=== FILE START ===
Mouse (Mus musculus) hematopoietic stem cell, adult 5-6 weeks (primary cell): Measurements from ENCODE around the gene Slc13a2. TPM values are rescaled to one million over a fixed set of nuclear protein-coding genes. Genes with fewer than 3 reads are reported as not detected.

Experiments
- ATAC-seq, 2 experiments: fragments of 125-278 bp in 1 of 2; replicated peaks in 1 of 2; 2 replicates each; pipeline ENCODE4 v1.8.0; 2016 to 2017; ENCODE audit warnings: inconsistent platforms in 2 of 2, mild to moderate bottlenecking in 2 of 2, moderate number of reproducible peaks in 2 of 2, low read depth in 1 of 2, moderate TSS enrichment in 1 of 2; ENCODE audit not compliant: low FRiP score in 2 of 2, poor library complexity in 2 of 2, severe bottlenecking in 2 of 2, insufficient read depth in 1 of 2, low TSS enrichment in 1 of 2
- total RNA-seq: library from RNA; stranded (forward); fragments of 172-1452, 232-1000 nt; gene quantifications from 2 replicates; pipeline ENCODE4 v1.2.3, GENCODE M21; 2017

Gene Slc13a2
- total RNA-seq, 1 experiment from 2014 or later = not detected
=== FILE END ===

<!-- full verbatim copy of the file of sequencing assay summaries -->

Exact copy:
Mouse (Mus musculus) hematopoietic stem cell, adult 5-6 weeks (primary cell): Measurements from ENCODE around the gene Slc13a2. TPM values are rescaled to one million over a fixed set of nuclear protein-coding genes. Genes with fewer than 3 reads are reported as not detected.

Experiments
- ATAC-seq, 2 experiments: fragments of 125-278 bp in 1 of 2; replicated peaks in 1 of 2; 2 replicates each; pipeline ENCODE4 v1.8.0; 2016 to 2017; ENCODE audit warnings: inconsistent platforms in 2 of 2, mild to moderate bottlenecking in 2 of 2, moderate number of reproducible peaks in 2 of 2, low read depth in 1 of 2, moderate TSS enrichment in 1 of 2; ENCODE audit not compliant: low FRiP score in 2 of 2, poor library complexity in 2 of 2, severe bottlenecking in 2 of 2, insufficient read depth in 1 of 2, low TSS enrichment in 1 of 2
- total RNA-seq: library from RNA; stranded (forward); fragments of 172-1452, 232-1000 nt; gene quantifications from 2 replicates; pipeline ENCODE4 v1.2.3, GENCODE M21; 2017

Gene Slc13a2
- total RNA-seq, 1 experiment from 2014 or later = not detected